This article is for you, rice lovers.
If you like to eat it until your bellow blows up like a blimp then keep reading for it explains the different types of rices.
Specifically, this article addresses jasmine rice and instant pot jasmine rice. Jasmine is one of the many varieties of rice, but what is it exactly?
So let’s start with the basics by explaining what exactly is jasmine rice.
What Is Jasmine Rice?
It is an aromatic long grain that releases a sweet and enticing aroma while cooking. Once cooked, it is soft, white, and fluffy. It is also Gluten Free and Non-GMO Project Verified, making it suitable for vegan and vegetarian diets as well as free of MSG and other added preservatives.
It is also very low on calories. Each serving of 1/4 cup Jasmine Rice (45 g) contains only 160 calories
How To Cook Jasmine Rice
The perfect ratio is 1½:1, or 1½ cups of water per each cup of rice. For slightly drier rice, use ¼ cup less water per each cup of rice and to make it moister use ¼ more water per cup of rice.
This can be done on the stove, in a rice cooker, slow cooker or even in the microwave. You can also add spices to it such as using a broth or your favorite seasonings.
Some traditional Thai recipes also use coconut milk for a creamier texture.
The cooking time on the stove is a little less than most rices, 15 minutes as opposed to 20. Just be sure and “don’t peek” while the rice is cooking; otherwise it will not turn out fluffy.
Jasmine Rice Recipe Ideas
The ways you can use jasmine rice are as endless as the grains in a rice paddy.
And considering its sweet flavor and fluffy texture, here are a few recipe ideas to get you started and enjoying this excellent and tasty side dish. Jasmine rice is most common to Southeast Asia (Thailand, Cambodia and extending into India) but it can also be used with other spices and ingredients to be a worldwide dish.
For example, put in some Mexican spices with chicken, beef or pork. Then put on some mariachi music and pretend you are south of the U.S. border.
Make grilled shrimp with it in a big pot, along with saffron, vegetables, chicken and cooked in one pan and you’ve got Spanish Paella (keep reading for another paella suggestion). Flamenco or salsa is good accompanying music to create an evening in Barcelona or Seville.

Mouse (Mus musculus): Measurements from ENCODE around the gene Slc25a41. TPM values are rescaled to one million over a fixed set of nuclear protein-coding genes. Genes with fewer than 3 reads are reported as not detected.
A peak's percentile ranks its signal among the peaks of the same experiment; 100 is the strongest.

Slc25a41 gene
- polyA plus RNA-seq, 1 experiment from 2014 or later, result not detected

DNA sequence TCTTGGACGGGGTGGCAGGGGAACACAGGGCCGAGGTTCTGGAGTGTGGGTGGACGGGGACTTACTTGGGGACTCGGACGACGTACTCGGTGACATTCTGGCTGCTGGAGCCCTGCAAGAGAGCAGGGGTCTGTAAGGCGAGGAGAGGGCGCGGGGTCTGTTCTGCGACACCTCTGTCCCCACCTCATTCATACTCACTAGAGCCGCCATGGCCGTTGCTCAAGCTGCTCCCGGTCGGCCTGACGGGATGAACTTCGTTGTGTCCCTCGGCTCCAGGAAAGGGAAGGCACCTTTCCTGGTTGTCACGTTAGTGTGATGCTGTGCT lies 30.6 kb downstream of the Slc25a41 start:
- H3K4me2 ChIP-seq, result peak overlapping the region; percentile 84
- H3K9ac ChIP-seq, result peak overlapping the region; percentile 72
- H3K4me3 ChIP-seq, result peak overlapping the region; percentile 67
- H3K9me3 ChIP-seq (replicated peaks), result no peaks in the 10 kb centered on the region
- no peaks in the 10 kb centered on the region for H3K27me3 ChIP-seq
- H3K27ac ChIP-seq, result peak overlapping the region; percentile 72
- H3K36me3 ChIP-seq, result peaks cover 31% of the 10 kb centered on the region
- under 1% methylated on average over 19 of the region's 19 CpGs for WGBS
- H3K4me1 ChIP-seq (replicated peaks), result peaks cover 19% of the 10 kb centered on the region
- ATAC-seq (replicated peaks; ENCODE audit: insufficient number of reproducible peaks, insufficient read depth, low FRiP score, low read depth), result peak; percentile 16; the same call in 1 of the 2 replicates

Put on Zydeco music, make some Louisiana roux – start with mixing milk with flower in a saucepan and then add in Cajun spices – and toss in shrimp, chicken or even crawfish and pretend you’re in New Orleans. Wear a few beads and you’re got a mini-Mardi Gras in your own home.
Curry spices bring the flavor of India into your home and Thai spices can virtually transport you to Thailand.
You can even “go” to China by making fried rice.
Something fun to do is to travel around the world in your kitchen by making all these dishes. That will keep your menu and your family excited about what’s coming next. You can even get really creative and make a passport, which family members or friends can stamp with each dish.
Imagine the dinner parties you could have just with these ways to serve jasmine rice.Variety, after all, is the spice of life, right?
Varieties Of Jasmine Rice
Mahatma also makes premium blends of Jasmine with Quinoa or Red & Wild Rice for even more varieties on a meal. Get creative and try and combination of Long Grain and Jasmine. This is ideal for making the aforementioned fried rice.
If you’re diabetic and need to eat whole grains, try Thai Jasmine Brown Rice, which has the bran layer intact.
The Differences Between Thai Jasmine and Basmati Rice
To finish this article, here is a look at the difference in these two seemingly similar rices.
Basmati rice is longer and tends to cook up larger than jasmine. Thai jasmine has a subtle buttery aroma and cooks up with a soft, slightly sticky texture, perfect for a recipe like Thai sticky rice with mango.
Basmati has a fragrant and floral aroma that cooks up fluffy and a bit more separate. It is outstanding in dishes ranging from sushi to Spanish paella.
So as you have learned from this article, there are many ways to enjoy jasmine rice. While it has its roots – quite literally – in Thailand it is really an international dish that is enjoyed around the globe.
Especially when music is added to your meal.
That makes it the perfect side dish for numerous meats or, served with vegetables, ideal for vegans, too.